What’s your Rosebud? Which object defines your life? In researching my new book A History of New York in 101 Objects (this city can’t be captured in a mere 100), I looked for artifacts that were transformative, quirky, not too much bigger than a bread box, not human (that left out Ed Koch) and not all about food. (Given so many edible suggestions and declining crime, maybe the city’s motto should become “Leave the gun. Take the cannoli.”) My challenge was winnowing all the suggested objects down to 101. But this isn’t the list; it’s my list. It’s a portal to explore New York’s history. Let the parlor game begin!
It was Abe Lincoln’s audition in a city of Southern-sympathy, pro-cotton lobbyists and even talk of secession. His “right makes might” speech succeeded well enough to blunt Democratic margins in the city and deliver New York State to Lincoln that November.
When I first wrote about objects, I included a MetroCard instead of a token. Big mistake. Introduced in 1953 when the subway fare was raised to 15 cents, by the time they were phased out in 2003 they became a New York icon.
Queens calls itself The Forgotten Borough, but poor Staten Island. Woody Guthrie was in a Manhattan Hotel in 1944 when he struck its name from the second line of the lyrics of “This Land” and replaced it with New York. The ultimate dis.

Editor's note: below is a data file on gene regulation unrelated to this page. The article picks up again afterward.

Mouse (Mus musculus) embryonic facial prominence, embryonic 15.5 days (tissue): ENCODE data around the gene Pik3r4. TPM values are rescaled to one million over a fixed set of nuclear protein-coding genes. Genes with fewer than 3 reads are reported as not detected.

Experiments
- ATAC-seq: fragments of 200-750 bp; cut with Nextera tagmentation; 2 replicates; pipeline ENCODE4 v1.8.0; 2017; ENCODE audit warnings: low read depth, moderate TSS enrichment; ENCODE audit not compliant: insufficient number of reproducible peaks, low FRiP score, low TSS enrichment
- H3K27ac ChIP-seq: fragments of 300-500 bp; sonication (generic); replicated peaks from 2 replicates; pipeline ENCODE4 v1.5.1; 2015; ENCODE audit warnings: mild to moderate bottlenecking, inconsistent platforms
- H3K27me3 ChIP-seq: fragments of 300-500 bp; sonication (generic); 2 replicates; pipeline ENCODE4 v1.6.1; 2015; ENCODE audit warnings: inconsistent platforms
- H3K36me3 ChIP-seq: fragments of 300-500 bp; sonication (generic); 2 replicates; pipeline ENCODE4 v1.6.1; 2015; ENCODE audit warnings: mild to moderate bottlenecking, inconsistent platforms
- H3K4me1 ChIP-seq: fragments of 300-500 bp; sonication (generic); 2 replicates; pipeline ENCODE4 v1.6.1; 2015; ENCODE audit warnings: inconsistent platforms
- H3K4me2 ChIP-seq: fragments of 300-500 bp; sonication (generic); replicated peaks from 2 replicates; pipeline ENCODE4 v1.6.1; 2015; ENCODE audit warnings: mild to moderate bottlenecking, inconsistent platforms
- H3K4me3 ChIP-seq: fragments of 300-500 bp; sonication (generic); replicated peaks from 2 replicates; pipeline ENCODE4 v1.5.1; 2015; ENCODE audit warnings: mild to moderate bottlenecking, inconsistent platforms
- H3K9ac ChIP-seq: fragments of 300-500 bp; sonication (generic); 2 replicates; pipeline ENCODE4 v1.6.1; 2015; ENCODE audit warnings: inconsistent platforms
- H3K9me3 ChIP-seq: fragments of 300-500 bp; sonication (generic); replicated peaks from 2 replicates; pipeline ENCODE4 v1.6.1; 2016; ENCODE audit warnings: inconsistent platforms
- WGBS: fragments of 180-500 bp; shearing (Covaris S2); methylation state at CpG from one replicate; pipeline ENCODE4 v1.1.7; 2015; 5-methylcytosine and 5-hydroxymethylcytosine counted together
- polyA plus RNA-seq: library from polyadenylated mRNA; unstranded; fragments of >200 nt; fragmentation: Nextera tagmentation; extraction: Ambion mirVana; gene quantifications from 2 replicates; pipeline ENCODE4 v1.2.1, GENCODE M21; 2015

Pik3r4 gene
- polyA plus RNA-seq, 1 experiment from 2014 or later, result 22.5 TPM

New York’s water supply system is largely gravity-fed, which means it flows roughly six stories high once it reaches the city. The rest is pumped into as many as 15,000 wooden tanks largely built by two family-owned companies in business since the late 19th century.
The words of the prophets were written on the tenement halls, Paul Simon wrote, and before it became art, graffiti on this East Village door epitomized a city gone amok in the 1970s and ’80s. Removing it, like fixing broken windows and imposing the pooper-scooper law, helped restore the social contract.
It’s called the Anthora (a New York corruption of amphora, like Spaldeen is of Spalding), was designed by a Holocaust refugee long before Starbucks. As The New York Times wrote, “Law & Order” could scarcely have existed without it.
Sam Roberts has been a reporter, columnist and editor at The New York Times for 50 years.